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Travelers’ Diarrhea in Children at Risk: An Observational Study From a Spanish Database

Soriano-Arandes, Antoni MSc, MD; García-Carrasco, Emely; Serre-Delcor, Nuria MD; Treviño-Maruri, Begoña MD; Sulleiro, Elena MD; Ruiz-Giardín, José Manuel MD; Sanmartín, Juan Víctor MD; Torrús, Diego MD; Rojo-Marcos, Gerardo MD; Cuadros, Juan MD; Martín-Echevarría, Esteban MD; López-Vélez, Rogelio MD, PhD; Molina, Israel MD, PhD; Pérez-Molina, José Antonio MD, PhDRedivi Study Group

The Pediatric Infectious Disease Journal: April 2016 - Volume 35 - Issue 4 - p 392–395
doi: 10.1097/INF.0000000000001049
Original Studies

Background: Gastrointestinal symptoms are a common cause of consultation about children traveling to or coming from developing countries. The aim of this study was to identify the risk factors associated with gastrointestinal syndrome in children who travel.

Methods: A prospective observational analytical and multicenter study was performed within +Redivi, a Spanish Tropical Medicine network on imported infections, from January 2009 to December 2013. All participants aged 16 years and younger were included in the analysis. Ethical approval was obtained from all the participating centers.

Results: A total of 606 children ≤16 years of age were registered in the +Redivi database during the study period. Median age was 8.7 years (interquartile range, 4.4–12.4 years), 65.8% (399/606) were immigrants, 90% were >2 years old and 54% were male. Median travel duration, excluding immigrants, was 50 days (interquartile range, 30–150 days). Children with gastrointestinal symptoms represented 13.5% (82/606) of total consultations. A significant association was found in bivariate analysis between gastrointestinal disorder and age <2 years (P < 0.01) and travel duration (P = 0.046). Immigrants had less gastrointestinal disorders than tourists (P < 0.05). The most prevalent infection was protozoan in 23.4% (142/606), and Giardia intestinalis was the most common pathogen in 10.1% (61/606) of total children. Independent risk factors for gastrointestinal symptoms were tourist and traveler child visiting friends and relatives (P = 0.03), travel duration <90 days (P = 0.008) and bacterial cause (P < 0.001).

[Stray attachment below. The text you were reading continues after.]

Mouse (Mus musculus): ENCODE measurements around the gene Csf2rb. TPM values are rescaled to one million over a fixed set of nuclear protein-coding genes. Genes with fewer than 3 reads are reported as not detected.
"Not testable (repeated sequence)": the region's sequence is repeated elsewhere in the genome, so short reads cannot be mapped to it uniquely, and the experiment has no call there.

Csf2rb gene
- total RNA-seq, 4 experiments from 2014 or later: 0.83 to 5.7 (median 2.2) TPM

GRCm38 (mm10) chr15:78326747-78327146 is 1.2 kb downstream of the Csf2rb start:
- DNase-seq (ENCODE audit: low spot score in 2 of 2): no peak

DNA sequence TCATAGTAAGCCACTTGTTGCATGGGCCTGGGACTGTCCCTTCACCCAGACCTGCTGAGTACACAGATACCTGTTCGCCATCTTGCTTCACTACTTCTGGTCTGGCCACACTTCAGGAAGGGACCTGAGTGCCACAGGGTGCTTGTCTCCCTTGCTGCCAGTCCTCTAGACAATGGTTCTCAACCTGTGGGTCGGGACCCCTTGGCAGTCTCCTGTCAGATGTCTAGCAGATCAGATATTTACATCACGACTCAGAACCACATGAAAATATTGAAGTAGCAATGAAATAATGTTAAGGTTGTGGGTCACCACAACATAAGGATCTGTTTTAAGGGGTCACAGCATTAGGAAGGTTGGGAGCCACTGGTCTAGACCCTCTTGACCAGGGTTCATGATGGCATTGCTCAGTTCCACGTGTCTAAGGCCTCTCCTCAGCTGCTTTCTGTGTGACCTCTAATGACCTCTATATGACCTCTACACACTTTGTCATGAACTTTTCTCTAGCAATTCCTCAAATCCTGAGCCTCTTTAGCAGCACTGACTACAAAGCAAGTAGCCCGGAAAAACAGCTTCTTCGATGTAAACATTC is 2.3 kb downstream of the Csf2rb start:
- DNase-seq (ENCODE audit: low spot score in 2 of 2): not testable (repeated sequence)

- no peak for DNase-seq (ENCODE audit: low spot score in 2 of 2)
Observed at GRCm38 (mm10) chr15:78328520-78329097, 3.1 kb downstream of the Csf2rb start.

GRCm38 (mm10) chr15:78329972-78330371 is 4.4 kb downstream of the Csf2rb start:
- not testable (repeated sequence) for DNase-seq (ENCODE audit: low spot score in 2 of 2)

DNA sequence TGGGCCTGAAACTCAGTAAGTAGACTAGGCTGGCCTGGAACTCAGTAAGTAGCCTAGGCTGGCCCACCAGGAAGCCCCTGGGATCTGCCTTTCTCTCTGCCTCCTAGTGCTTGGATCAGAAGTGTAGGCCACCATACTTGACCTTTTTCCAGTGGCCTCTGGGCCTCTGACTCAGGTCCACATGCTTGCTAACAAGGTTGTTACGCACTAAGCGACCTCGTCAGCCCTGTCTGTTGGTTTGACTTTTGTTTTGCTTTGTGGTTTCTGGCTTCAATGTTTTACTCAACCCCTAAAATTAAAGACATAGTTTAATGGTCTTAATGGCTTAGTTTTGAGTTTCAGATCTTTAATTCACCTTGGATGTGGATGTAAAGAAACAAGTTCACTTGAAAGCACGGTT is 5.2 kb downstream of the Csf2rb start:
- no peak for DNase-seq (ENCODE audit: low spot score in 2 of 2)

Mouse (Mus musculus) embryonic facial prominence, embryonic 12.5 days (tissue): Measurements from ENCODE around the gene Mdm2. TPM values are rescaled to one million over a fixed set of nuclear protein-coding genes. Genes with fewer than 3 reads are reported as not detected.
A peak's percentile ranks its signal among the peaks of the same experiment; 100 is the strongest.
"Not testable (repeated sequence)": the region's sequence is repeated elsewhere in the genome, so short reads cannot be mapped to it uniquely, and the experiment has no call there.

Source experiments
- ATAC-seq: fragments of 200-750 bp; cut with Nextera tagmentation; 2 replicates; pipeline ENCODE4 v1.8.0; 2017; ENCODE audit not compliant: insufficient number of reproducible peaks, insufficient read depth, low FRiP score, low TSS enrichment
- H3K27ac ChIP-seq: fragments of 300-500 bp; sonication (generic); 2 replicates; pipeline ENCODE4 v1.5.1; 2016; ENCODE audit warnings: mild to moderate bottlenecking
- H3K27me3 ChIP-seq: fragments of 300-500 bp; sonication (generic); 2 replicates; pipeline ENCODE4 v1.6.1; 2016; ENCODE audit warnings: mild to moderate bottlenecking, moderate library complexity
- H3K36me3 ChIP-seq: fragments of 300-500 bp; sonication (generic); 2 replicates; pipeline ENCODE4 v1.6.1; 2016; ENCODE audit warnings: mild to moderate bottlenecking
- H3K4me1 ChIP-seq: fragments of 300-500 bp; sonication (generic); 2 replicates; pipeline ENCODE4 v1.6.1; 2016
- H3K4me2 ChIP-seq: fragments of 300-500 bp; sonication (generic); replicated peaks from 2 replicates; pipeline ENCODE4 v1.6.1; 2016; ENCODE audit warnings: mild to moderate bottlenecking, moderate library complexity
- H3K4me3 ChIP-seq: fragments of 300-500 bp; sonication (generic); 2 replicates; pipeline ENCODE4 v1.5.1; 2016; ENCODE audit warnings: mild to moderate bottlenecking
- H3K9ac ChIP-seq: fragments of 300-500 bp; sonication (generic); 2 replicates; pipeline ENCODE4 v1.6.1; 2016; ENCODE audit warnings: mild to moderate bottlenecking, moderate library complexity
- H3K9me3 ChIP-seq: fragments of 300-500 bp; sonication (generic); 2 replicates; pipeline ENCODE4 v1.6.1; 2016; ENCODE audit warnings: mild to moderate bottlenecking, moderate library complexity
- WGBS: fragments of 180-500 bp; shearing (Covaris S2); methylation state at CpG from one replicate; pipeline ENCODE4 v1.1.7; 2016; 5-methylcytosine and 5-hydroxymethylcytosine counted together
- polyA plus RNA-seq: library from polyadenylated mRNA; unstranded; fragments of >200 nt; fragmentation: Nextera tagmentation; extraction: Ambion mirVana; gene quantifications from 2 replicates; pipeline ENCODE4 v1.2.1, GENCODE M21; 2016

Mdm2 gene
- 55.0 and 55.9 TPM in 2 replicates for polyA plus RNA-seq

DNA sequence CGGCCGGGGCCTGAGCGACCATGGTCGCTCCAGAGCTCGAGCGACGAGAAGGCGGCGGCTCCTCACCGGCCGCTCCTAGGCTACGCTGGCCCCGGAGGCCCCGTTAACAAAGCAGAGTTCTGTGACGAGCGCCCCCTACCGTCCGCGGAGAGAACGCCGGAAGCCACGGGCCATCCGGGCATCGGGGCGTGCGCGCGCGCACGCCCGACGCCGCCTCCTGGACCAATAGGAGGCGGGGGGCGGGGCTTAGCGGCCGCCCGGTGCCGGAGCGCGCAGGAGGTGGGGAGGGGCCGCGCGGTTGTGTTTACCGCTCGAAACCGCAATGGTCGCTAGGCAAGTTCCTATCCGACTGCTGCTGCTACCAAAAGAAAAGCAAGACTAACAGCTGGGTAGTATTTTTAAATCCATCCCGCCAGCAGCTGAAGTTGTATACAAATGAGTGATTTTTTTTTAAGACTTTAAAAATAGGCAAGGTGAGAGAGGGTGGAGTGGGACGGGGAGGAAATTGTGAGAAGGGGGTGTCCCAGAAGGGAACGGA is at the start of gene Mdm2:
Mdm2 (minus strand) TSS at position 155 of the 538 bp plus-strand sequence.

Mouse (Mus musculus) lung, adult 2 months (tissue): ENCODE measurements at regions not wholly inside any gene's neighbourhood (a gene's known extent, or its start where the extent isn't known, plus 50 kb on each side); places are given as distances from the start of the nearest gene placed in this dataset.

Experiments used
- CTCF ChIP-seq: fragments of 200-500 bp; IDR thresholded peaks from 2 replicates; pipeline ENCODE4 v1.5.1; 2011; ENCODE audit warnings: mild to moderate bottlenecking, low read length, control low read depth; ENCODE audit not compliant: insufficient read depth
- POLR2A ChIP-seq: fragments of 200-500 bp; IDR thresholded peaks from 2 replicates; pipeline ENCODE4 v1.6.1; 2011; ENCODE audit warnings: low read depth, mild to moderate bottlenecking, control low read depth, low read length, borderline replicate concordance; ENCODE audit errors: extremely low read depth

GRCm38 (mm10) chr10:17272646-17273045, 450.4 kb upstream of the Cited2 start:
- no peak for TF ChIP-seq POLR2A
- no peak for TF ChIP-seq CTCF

Conclusions: Traveling children who developed a gastrointestinal syndrome represented 13.5% of the total pediatric consultations in +Redivi. Independent risk factors were tourist or traveler visiting friends and relatives, travel duration <90 days and bacterial infection. G. intestinalis was the most common infectious agent causing a gastrointestinal disorder in the traveler children.

From the*Hospital Universitari Vall d’Hebron, PROSICS Barcelona, Barcelona, Spain; Hospital Universitario Ramón y Cajal, IRYCIS, Madrid, Spain; Hospital de Fuenlabrada, Madrid, Spain; §Hospital General Universitario de Alicante, Alicante, Spain; Hospital Universitario Príncipe de Asturias, Alcalá de Henares, Madrid, Spain; and Hospital Universitario de Guadalajara, Guadalajara, Spain.

Accepted for publication November 19, 2015.

The authors have no funding or conflicts of interest to disclose.

Address for correspondence: Antoni Soriano-Arandes, MSc, MD, Hospital Universitari Vall d’Hebron, PROSICS Barcelona, Spain. E-mail:

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